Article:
The more you can save the better. You should maximize your company’s match if one is available and contribute as much as you can afford to budget. This will help you take full advantage of the tax deferral.

How do I transfer my 401(k) account with my former employer into my new 401(k) plan?

Log in to your Slavic401k account and download our ‘Rollover into Slavic401k/PlanRight Form’ located on the Forms page. Please fill out the required information and return it to us.

How long will it take for my 401(k) plan to be transferred to Slavic401k?

It typically takes 60-90 days for the transfer to take place. Your account will remain fully invested until the funds are transferred. When the transfer takes place, you will be un-invested for a few days while the accounting and assets are reconciled and invested in the new plan.

What is the difference between a Pre-Tax 401(k) and a Roth 401(k)?

The difference between the two types of investments is when you are taxed. Pre-tax contributions and earnings are taxed when you withdraw it. If you need to withdraw money prior to age 59½ you may incur a 10% withdrawal penalty, in addition to owing current income taxes.

Roth contributions are taxed before they are invested. You do not pay taxes when withdrawing, however, if the Roth account is in place for less than five years, you are not at least 59 ½ when you withdraws the funds, you will pay taxes on any gains.

Both Pre-Tax and Roth contributions are calculated from the gross salary.

**At Slavic401k, we do not offer plans that allow “after-tax” contributions.

What online reports are available for employers and sponsors?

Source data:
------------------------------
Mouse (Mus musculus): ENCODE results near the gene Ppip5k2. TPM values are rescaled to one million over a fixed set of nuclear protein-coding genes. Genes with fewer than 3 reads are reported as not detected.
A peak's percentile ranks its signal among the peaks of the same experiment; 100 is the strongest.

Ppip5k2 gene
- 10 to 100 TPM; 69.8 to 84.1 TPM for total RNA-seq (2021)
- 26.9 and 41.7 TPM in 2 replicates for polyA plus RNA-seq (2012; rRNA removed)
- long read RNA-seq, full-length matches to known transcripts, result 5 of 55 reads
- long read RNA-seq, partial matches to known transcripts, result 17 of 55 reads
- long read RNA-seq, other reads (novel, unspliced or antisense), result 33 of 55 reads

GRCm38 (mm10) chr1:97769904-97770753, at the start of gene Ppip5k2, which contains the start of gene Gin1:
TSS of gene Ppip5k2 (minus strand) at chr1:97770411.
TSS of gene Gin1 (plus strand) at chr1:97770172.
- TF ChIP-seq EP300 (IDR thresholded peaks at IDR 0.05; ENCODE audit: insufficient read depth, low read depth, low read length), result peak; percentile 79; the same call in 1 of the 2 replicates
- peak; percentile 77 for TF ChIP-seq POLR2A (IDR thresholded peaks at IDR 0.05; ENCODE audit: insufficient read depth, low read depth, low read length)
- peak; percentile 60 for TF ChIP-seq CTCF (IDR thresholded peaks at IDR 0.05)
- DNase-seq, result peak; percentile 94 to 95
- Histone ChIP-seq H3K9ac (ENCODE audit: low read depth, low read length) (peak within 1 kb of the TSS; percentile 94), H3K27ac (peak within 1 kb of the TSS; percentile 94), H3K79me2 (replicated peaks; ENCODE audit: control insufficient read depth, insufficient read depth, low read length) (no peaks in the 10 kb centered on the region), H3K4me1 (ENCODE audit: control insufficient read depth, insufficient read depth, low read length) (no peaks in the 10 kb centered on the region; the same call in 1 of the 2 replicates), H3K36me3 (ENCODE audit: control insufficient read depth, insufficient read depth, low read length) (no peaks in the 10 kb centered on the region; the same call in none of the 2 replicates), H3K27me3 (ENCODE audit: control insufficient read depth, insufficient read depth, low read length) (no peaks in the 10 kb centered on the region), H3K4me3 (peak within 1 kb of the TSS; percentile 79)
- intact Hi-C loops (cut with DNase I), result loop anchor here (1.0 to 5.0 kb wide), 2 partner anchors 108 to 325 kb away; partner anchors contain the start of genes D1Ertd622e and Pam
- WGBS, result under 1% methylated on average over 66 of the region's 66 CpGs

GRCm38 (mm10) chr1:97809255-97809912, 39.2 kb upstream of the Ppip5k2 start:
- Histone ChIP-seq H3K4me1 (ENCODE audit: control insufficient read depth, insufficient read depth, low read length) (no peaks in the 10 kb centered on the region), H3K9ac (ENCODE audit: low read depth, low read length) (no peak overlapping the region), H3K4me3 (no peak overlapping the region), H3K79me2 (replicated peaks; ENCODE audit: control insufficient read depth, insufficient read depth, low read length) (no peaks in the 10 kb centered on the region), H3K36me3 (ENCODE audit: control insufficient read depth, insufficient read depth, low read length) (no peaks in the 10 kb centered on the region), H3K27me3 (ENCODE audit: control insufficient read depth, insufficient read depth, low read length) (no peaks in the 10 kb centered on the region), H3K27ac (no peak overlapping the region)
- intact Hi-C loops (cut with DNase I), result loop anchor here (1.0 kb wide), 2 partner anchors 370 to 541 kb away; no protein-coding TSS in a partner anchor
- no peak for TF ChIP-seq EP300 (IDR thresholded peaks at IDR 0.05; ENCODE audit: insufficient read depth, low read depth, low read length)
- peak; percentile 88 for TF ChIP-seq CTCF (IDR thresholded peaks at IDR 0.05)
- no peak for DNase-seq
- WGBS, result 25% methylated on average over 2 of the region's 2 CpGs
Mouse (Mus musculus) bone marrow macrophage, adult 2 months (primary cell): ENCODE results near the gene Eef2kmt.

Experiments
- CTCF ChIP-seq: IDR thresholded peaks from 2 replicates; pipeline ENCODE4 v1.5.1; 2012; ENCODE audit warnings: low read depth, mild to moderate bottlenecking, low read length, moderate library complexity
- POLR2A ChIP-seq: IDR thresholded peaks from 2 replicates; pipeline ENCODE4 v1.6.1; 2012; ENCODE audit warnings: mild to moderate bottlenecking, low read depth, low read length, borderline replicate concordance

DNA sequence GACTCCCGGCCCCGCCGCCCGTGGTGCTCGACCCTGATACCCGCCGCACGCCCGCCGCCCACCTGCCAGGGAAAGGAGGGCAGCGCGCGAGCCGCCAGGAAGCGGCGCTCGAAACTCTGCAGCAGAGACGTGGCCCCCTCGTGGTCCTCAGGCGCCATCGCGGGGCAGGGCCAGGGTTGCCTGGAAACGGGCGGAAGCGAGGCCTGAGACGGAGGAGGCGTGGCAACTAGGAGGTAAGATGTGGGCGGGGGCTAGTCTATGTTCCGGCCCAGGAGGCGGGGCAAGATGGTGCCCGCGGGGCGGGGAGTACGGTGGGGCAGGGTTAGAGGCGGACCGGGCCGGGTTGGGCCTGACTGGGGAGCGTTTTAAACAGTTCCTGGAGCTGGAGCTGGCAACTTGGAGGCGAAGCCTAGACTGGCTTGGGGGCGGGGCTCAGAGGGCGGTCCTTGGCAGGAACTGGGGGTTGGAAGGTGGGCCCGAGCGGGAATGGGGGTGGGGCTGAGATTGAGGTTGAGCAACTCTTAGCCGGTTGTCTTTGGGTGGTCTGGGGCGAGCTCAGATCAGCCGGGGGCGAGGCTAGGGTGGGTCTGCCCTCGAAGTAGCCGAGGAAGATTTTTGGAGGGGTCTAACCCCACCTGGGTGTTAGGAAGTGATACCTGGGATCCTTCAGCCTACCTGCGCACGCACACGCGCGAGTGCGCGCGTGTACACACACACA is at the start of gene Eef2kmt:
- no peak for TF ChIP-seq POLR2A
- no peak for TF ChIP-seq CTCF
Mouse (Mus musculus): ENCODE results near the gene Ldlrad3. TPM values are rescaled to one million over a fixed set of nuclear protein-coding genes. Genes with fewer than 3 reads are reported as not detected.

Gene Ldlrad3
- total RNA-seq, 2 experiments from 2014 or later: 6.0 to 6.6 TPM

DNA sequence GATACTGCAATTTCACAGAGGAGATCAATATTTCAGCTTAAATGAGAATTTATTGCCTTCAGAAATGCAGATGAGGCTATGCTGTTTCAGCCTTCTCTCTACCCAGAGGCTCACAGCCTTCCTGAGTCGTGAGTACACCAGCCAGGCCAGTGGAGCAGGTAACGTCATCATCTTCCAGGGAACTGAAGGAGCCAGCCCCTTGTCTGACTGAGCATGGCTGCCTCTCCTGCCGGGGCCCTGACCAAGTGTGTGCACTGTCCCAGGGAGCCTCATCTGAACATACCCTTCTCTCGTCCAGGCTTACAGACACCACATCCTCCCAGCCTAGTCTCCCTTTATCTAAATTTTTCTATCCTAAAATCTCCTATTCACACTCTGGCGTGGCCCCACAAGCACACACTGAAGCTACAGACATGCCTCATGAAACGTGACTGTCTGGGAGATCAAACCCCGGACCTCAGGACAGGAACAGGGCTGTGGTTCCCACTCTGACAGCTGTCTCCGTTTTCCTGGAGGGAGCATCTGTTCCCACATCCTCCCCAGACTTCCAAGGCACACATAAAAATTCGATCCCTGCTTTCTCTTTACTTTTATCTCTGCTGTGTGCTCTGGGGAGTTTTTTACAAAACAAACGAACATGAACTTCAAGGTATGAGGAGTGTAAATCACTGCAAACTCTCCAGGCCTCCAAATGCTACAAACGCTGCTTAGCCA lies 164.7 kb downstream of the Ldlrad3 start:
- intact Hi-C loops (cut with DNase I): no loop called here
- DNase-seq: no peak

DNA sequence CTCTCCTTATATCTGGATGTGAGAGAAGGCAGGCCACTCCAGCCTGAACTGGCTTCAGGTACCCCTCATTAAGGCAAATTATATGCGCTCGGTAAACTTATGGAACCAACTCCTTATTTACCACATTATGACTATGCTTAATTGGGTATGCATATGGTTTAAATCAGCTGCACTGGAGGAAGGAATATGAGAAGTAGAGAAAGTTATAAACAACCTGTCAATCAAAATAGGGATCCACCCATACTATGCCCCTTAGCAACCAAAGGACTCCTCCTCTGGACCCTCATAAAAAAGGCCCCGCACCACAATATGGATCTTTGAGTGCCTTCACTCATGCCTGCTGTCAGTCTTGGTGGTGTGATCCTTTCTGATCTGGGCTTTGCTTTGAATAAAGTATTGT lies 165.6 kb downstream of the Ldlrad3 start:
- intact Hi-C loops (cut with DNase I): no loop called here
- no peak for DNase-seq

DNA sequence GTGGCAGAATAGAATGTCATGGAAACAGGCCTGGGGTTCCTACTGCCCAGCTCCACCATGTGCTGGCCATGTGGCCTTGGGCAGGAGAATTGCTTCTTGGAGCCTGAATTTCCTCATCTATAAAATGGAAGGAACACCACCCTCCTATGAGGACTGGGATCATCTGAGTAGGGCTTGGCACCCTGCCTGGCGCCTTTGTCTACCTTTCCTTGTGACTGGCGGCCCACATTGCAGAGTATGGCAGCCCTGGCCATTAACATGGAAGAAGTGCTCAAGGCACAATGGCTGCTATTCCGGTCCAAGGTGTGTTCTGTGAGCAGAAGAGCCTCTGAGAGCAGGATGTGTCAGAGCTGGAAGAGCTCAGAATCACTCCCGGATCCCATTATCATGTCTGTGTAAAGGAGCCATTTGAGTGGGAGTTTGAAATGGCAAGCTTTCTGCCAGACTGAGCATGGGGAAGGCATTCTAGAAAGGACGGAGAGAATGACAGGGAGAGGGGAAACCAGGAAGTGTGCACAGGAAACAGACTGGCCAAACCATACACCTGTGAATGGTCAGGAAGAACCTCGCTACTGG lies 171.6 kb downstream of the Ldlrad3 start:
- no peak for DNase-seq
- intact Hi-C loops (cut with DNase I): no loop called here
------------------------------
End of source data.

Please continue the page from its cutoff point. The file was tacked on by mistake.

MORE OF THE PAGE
There are many different reports for employers and sponsors online. Whether you need asset, audit, contributions, distributions, employer information or participant information reports, we have dozens available to you within the sponsor portal.  

What is a safe harbor 401(k) plan?

A safe harbor 401(k) plan provides all eligible plan participants with an employer contribution. In exchange, safe harbor plans allow employers to avoid annual IRS non-discrimination testing, which can be costly for employers. Any 401(k) plan can be set up to include a safe harbor contribution. 

We are switching payroll companies. How do we terminate our services with Slavic401k?

Please complete the MEP Exit Policy form and email it to the address listed on the form.

How does the merge out process work?

You will have a specialist assigned to the merge out within 7-10 business days after the date the request is received. A timeline for the merge out will be set and confirmed with the new TPA. The new TPA will send blackout notices. Plan assets are wired four business days after the liquidation date. The entire merge out process takes approximately 60 days to complete.

How do we make changes to our plan?

Please reach out to your assigned Account Representative and they will be happy to help. If you do not have an account representative, please call us at (800) 356-3009 for assistance.

How does the Amendment process work?

Upon notification, Slavic401k will complete an Amendment Checklist. The checklist be converted into an amendment and submitted for compliance review. Once compliance review is complete, we will provide you  with the amendment to sign. Once signed, the amendment will be finalized and executed.

How do we add or remove an authorized contact?

To remove an authorized contact, please call us at (800) 356-3009.

I need help with the employer portal.

Our Plan Sponsor Web Guide will help you understand what is available within the portal.

What documents do I need to set up a 401(k) plan for my business?

Adoption Agreement – this document includes: effective date of the plan, age, and service requirements, matching contribution formula if any, profit sharing allocation formula if any, and vesting schedule.